...nections with other humans. Holden refuses to conform to societies demands at first but in the end he is forced to conform. In a modern society, humans can easily be manipulated into believing that everyone needs to be the same, which J.D. Salinger predicted over fifty years ago in his book The Catcher in the Rye.
The Catcher in the Rye by J.D. Salinger is a story of Holden Caulfield's growth as a person. Some view Holden as a static character, and say that by the end of the novel he hasn’t changed. I’d say that on the contrary Holden is an extremely dynamic character throughout the story. Holden does change and grow as a character because he lets go of wanting to protect innocence in the world, we see Holden begin to grow into what Erik Erikson believes is the stage of development for adolescents, and he starts to be willing to apply himself.
Holden’s Journey As we pass through this life it is our duty to discover our destiny. Some of us go to college and become Doctors, Lawyers, Architects. Others of us cherish the finer things in life and find our places on farms and Dude Ranches. The point is, every living creature has a place in this world and we are ultimately steered in its direction. Holden Caulfield’s voyage began when his brother died of Leukemia.
This explains his obsession with innocence and childhood which are destroyed by the waves of change. He expresses this with his description of his favorite part about the museum. “The best thing, though, in that museum was that everything always stayed right where it was. Nobody’d move. . . . Nobody’d be different. The only thing that would be different would be you” (Salinger 121). Here Holden uses the word “you” to make it seem as if he does not change, everyone else does. Holden idealizes this stagnant scene in which everything remains constant. He enjoys this simplified view of the world because life transform into a stable concept instead of the hurricane of disaster he has witnessed with both people’s corruptness and losing his brother. His inability to change perhaps is also linked with his depression from his younger brother’s demise- the inescapable whisper that whistles through his mind. Holden views all of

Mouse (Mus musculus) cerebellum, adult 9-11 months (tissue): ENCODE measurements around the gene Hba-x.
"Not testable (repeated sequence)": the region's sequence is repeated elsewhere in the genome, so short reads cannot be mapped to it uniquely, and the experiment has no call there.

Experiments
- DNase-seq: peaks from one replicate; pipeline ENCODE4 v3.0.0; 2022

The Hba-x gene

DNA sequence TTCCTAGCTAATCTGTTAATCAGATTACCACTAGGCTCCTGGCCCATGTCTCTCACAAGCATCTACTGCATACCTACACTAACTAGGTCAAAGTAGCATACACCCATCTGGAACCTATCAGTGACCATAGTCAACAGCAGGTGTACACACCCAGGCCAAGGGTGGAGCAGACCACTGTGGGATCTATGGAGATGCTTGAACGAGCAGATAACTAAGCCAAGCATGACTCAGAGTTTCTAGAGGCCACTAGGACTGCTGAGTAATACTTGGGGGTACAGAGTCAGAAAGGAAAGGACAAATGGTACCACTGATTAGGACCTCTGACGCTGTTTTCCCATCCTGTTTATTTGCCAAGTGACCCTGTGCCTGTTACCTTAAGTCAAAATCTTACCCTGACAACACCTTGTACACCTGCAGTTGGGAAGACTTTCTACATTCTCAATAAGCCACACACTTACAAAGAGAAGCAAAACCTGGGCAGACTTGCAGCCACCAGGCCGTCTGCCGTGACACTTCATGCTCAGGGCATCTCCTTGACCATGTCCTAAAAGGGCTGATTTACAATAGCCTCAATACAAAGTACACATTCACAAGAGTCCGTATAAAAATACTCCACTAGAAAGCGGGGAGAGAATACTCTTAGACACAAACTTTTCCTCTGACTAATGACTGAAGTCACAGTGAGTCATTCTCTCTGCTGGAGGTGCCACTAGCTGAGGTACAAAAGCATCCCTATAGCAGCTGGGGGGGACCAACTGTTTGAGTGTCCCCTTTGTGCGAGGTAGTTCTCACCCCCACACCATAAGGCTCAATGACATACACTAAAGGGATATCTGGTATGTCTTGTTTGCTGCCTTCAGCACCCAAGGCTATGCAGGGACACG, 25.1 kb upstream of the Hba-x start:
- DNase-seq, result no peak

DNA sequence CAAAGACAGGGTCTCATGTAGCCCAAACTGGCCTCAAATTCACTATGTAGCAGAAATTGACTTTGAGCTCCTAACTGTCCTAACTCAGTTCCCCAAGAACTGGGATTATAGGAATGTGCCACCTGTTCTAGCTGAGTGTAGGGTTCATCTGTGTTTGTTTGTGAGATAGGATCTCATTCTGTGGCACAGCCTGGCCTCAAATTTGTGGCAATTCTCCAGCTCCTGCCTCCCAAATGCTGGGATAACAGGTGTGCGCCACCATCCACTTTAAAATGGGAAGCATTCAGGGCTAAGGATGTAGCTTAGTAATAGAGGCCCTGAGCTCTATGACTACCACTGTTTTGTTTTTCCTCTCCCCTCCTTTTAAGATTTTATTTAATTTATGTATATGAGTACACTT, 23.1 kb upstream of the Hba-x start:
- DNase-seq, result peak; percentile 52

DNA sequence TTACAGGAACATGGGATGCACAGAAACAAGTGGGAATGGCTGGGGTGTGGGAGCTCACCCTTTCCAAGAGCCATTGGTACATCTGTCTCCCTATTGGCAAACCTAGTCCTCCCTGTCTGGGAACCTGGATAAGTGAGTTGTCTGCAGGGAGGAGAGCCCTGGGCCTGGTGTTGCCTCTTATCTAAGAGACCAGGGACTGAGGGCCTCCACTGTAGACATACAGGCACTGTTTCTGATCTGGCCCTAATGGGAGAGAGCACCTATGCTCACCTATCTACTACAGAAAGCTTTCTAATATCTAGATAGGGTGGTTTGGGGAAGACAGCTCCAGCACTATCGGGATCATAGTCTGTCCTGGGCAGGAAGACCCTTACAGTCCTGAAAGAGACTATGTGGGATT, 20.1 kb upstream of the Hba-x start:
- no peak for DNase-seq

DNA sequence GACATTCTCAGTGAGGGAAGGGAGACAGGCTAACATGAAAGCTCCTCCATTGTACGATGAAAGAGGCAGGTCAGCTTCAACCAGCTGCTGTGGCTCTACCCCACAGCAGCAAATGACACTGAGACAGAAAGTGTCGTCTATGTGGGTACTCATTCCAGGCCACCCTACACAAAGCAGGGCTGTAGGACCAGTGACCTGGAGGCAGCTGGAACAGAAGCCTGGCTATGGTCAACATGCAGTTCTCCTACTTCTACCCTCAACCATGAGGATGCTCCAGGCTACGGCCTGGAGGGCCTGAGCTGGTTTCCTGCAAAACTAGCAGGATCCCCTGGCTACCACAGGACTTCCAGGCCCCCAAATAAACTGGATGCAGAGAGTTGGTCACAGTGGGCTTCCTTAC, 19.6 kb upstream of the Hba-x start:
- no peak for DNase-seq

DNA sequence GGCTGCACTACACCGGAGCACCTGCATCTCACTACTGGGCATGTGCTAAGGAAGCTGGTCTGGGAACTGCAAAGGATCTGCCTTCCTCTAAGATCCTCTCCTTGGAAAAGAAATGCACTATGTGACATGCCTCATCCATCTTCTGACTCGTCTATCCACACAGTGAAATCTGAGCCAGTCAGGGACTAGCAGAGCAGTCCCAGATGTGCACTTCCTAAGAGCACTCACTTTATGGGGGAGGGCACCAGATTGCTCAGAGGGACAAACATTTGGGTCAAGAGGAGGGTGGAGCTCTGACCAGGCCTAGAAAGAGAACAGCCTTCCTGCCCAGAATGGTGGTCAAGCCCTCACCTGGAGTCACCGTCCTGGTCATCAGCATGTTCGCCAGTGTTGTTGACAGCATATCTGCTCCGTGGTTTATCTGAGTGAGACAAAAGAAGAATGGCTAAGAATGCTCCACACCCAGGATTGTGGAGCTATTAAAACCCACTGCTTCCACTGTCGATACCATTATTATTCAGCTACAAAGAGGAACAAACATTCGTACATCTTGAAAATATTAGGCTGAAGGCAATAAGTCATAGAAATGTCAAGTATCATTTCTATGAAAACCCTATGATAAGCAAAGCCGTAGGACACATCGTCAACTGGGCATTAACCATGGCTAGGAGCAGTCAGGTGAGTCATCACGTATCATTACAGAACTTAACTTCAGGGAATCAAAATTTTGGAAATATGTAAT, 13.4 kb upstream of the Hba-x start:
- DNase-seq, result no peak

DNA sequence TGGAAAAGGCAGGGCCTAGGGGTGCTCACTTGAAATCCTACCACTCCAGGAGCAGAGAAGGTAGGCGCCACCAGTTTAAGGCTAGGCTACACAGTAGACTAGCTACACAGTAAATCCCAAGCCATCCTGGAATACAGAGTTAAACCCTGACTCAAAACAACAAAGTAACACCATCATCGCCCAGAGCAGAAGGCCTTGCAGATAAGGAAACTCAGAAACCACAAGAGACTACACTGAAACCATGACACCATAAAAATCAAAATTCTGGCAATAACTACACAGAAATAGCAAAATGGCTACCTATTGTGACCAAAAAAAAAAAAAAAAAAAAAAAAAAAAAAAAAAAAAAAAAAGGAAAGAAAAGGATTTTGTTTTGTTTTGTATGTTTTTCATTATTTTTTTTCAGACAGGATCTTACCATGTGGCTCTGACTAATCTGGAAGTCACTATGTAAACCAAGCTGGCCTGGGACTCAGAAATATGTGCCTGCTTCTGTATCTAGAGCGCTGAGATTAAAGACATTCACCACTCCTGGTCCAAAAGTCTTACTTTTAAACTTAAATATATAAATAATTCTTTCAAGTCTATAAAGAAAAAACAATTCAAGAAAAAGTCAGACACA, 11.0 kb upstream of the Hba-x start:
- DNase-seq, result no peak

Everyone’s mother always told them that childhood innocence is the best thing in the world, but for Holden it is the world. When reading The Catcher in the Rye some people disdain Holden, because they think he’s cynical and immature, but really he is a representation of us all. Unlike other books, the protagonist isn’t someone you want to be friends with, it’s someone you realize you are. The Catcher in the Rye by J.D. Salinger is Holden’s chronicle of running away from his boarding school and living on his own in New York City. While there, he meets interesting people that he calls phony but in reality reflect characteristics of himself and the appalling qualities of the culture he lives in. At first he’s pessimistic towards everyone and everything but by the last scene, when he’s watching his sister on a merry go round, he does a complete 180 and starts feeling better, the sun comes out from behind the clouds and it’s a new and better Holden. It’s this last scene that sets the stage for the future of Holden. He changes in a good way, now less cynical and more open minded, a better and healthier person.
The Theme of Change: The Catcher in the Rye Change has one of the large-scale consequences on our inhabits. Even though it is often never observed, change occurs every minute and every second we are living on this world. We live each day without recognising the dissimilarities in us, if it's a personal or a mental change. It's not until we gaze back on our past through recollections and images that we realize how much we've really altered over time. Sometimes, we have to look actually deep and analyze locations or things that are untouched by change to help us realize how much we indeed have changed. J.D. Salinger's The Catcher in the Rye exemplifies the hardships of Holden, a troubled adolescent considering with his fear and disapprove of change in his life. The extent to which his anxiety with change moves is shown by his concept of being the catcher in the rye area, catching young kids that drop off the cliff. The tranquility he finds inside things residing the same is epitomized by his admiration of the never-changing Eskimos in the repository. The contradictory effect of change upon him, however, is best shown through his trauma regarding the death of his dear male sibling, Allie.